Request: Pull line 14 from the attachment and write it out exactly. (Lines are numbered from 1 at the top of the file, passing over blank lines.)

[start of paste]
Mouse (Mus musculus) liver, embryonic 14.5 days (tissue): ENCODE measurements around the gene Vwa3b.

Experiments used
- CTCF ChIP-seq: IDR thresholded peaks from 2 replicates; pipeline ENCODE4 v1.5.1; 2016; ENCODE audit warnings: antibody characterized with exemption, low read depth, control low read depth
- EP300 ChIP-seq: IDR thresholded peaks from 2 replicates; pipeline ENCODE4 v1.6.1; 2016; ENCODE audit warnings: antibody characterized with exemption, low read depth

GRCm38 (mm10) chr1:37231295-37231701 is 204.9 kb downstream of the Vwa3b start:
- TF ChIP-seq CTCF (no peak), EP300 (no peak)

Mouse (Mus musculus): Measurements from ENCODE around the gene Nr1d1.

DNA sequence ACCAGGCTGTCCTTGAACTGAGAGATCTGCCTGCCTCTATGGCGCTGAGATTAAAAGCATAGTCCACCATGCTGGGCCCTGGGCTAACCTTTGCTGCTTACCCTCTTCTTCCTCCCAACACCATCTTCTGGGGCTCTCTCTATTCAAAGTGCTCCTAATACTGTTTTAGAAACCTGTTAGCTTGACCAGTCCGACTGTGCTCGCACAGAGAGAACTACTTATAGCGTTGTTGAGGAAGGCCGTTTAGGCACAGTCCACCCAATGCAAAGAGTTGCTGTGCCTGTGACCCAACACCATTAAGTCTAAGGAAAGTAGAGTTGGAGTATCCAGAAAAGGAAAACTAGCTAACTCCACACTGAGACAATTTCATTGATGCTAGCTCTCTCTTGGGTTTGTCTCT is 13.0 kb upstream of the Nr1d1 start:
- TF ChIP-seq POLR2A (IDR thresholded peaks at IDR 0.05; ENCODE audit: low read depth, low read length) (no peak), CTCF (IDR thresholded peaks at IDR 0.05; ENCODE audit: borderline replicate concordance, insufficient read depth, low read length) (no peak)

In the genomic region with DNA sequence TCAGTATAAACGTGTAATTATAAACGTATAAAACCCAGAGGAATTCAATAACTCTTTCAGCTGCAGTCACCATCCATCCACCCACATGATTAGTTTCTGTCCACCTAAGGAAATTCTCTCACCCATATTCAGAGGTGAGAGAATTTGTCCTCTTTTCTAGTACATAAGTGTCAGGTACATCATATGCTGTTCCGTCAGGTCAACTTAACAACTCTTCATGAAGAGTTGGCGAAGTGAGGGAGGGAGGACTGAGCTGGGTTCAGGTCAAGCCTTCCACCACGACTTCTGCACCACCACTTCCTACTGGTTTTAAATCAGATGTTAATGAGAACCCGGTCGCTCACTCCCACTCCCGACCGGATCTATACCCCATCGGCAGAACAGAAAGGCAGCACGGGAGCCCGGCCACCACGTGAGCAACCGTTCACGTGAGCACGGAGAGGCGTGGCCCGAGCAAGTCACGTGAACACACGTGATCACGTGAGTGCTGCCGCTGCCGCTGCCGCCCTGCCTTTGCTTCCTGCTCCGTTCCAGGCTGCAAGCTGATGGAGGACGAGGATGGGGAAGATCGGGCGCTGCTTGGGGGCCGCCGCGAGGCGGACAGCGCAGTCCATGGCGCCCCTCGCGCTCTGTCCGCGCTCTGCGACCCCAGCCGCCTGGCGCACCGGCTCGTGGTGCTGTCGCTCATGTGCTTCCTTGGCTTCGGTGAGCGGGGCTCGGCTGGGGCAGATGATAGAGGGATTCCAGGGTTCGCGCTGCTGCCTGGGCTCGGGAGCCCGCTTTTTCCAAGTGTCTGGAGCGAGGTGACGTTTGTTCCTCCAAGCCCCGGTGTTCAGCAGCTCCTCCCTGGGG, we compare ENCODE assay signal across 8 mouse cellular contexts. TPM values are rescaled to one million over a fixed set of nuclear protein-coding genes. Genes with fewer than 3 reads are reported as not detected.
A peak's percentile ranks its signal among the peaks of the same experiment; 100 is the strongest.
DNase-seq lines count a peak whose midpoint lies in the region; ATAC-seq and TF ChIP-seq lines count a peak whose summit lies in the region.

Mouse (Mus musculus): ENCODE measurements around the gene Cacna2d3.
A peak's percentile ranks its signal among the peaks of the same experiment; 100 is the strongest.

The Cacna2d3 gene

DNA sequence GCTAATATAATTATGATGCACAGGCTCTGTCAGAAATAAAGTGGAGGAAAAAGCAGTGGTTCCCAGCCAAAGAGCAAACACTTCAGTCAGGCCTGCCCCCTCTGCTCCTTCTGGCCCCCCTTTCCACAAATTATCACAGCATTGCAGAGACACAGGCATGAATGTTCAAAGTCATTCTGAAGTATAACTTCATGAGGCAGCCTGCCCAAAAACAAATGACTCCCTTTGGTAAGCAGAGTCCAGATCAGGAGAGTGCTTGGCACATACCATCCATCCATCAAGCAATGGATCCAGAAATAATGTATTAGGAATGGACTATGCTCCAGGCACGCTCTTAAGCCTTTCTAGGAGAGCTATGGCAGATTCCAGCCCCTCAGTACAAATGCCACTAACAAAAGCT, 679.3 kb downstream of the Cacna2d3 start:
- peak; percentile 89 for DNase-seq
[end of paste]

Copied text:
A peak's percentile ranks its signal among the peaks of the same experiment; 100 is the strongest.